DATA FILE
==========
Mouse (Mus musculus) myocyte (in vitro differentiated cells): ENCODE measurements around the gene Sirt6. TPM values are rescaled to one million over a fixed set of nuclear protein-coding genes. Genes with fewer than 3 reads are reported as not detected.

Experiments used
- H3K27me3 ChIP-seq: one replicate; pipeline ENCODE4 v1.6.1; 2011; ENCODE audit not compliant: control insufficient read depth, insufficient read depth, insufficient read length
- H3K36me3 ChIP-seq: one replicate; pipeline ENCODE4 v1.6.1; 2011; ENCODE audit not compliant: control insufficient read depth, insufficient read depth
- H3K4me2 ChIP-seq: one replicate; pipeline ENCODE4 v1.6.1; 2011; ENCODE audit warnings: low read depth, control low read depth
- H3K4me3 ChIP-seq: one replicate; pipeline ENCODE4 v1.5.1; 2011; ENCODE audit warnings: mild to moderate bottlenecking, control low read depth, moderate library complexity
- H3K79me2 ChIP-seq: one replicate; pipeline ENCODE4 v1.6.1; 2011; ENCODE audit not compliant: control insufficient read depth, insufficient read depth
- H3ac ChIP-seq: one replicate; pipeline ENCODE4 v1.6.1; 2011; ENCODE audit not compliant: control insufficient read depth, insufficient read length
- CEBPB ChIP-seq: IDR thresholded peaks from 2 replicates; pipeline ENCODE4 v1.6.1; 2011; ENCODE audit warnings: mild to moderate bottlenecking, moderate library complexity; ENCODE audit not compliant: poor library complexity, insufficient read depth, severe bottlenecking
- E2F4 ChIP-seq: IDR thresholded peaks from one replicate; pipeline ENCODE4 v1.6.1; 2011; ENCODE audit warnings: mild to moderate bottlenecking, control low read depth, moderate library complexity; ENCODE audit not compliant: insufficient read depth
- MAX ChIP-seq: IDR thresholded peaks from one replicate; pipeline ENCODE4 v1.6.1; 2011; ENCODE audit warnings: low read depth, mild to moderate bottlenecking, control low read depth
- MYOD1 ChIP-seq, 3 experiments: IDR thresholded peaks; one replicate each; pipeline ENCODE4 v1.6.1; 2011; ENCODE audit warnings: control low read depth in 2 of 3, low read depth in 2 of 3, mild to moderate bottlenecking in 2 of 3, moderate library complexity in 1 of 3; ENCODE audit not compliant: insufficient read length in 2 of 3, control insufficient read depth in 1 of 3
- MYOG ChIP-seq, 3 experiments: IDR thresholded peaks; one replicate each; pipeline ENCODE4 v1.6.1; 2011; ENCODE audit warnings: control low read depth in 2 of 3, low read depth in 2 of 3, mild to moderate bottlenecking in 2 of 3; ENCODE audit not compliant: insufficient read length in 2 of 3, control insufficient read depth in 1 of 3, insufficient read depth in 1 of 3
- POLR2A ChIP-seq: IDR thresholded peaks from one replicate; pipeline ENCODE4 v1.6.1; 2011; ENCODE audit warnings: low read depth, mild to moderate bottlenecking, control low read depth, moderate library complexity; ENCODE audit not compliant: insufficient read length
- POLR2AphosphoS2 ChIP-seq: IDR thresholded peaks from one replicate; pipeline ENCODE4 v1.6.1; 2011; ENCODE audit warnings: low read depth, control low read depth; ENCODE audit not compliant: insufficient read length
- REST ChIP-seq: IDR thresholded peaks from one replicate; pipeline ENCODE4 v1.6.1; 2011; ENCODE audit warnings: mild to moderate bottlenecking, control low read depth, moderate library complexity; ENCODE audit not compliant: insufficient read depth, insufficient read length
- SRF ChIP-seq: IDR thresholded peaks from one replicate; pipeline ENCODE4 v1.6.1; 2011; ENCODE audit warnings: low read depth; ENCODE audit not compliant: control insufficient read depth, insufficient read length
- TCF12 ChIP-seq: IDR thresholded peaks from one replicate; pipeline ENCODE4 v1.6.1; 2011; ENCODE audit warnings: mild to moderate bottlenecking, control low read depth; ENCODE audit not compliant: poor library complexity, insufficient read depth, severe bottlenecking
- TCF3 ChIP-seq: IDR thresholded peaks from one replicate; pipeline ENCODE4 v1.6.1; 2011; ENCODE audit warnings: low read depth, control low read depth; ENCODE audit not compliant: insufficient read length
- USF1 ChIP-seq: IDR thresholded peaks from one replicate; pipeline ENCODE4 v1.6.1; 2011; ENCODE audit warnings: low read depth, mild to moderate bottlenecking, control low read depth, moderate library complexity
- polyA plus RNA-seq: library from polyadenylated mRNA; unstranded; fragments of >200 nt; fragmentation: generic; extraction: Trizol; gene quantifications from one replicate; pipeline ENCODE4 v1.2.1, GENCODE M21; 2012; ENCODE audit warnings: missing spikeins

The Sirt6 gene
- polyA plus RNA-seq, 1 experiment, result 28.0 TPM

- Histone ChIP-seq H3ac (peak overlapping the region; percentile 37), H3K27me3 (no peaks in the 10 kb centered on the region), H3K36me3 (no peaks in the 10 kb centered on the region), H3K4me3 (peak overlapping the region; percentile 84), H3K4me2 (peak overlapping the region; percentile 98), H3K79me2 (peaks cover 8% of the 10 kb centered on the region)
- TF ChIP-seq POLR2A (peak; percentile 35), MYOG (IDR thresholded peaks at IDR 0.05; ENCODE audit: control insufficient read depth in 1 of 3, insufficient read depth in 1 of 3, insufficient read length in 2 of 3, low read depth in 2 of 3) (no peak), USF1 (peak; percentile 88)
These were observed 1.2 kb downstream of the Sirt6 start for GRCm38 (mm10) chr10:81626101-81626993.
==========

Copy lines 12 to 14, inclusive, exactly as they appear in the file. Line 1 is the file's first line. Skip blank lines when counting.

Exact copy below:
- MYOD1 ChIP-seq, 3 experiments: IDR thresholded peaks; one replicate each; pipeline ENCODE4 v1.6.1; 2011; ENCODE audit warnings: control low read depth in 2 of 3, low read depth in 2 of 3, mild to moderate bottlenecking in 2 of 3, moderate library complexity in 1 of 3; ENCODE audit not compliant: insufficient read length in 2 of 3, control insufficient read depth in 1 of 3
- MYOG ChIP-seq, 3 experiments: IDR thresholded peaks; one replicate each; pipeline ENCODE4 v1.6.1; 2011; ENCODE audit warnings: control low read depth in 2 of 3, low read depth in 2 of 3, mild to moderate bottlenecking in 2 of 3; ENCODE audit not compliant: insufficient read length in 2 of 3, control insufficient read depth in 1 of 3, insufficient read depth in 1 of 3
- POLR2A ChIP-seq: IDR thresholded peaks from one replicate; pipeline ENCODE4 v1.6.1; 2011; ENCODE audit warnings: low read depth, mild to moderate bottlenecking, control low read depth, moderate library complexity; ENCODE audit not compliant: insufficient read length